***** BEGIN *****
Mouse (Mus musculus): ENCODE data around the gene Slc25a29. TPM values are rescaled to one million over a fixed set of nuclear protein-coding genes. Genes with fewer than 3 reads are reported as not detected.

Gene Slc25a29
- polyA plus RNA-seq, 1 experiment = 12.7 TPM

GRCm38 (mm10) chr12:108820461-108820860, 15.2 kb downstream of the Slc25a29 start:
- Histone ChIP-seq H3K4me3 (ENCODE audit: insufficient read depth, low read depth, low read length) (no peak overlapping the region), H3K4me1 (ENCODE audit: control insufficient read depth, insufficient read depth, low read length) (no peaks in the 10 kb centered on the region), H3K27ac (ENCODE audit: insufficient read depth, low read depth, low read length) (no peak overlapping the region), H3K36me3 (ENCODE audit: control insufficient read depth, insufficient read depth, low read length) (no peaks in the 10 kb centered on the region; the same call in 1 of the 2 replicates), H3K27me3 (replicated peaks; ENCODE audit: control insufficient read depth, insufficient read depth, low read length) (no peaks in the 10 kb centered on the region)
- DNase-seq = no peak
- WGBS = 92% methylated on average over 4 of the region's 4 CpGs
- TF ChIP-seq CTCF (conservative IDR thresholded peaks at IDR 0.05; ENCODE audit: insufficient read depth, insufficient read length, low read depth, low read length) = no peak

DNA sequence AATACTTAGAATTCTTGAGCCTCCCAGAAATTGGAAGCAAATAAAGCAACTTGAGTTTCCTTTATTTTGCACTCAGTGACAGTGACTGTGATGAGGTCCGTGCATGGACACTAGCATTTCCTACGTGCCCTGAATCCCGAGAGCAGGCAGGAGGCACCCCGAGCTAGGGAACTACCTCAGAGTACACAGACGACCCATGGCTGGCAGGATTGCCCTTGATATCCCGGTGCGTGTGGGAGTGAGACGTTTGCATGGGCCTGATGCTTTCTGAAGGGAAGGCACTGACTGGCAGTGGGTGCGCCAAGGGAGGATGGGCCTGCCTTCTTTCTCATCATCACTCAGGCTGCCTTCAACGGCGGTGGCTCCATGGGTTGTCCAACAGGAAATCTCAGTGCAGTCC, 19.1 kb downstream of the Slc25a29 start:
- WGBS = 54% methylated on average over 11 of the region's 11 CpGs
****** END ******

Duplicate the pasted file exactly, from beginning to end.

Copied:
Mouse (Mus musculus): ENCODE data around the gene Slc25a29. TPM values are rescaled to one million over a fixed set of nuclear protein-coding genes. Genes with fewer than 3 reads are reported as not detected.

Gene Slc25a29
- polyA plus RNA-seq, 1 experiment = 12.7 TPM

GRCm38 (mm10) chr12:108820461-108820860, 15.2 kb downstream of the Slc25a29 start:
- Histone ChIP-seq H3K4me3 (ENCODE audit: insufficient read depth, low read depth, low read length) (no peak overlapping the region), H3K4me1 (ENCODE audit: control insufficient read depth, insufficient read depth, low read length) (no peaks in the 10 kb centered on the region), H3K27ac (ENCODE audit: insufficient read depth, low read depth, low read length) (no peak overlapping the region), H3K36me3 (ENCODE audit: control insufficient read depth, insufficient read depth, low read length) (no peaks in the 10 kb centered on the region; the same call in 1 of the 2 replicates), H3K27me3 (replicated peaks; ENCODE audit: control insufficient read depth, insufficient read depth, low read length) (no peaks in the 10 kb centered on the region)
- DNase-seq = no peak
- WGBS = 92% methylated on average over 4 of the region's 4 CpGs
- TF ChIP-seq CTCF (conservative IDR thresholded peaks at IDR 0.05; ENCODE audit: insufficient read depth, insufficient read length, low read depth, low read length) = no peak

DNA sequence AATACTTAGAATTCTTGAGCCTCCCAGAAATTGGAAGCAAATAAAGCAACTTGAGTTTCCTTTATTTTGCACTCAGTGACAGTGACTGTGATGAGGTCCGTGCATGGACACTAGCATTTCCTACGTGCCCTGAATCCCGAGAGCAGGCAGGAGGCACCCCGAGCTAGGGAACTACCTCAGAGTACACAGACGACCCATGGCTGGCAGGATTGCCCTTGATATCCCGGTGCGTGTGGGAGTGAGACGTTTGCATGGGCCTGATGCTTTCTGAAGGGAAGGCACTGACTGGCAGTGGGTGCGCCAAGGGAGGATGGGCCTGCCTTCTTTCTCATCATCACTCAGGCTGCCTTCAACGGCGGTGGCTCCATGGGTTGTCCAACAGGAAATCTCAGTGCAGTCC, 19.1 kb downstream of the Slc25a29 start:
- WGBS = 54% methylated on average over 11 of the region's 11 CpGs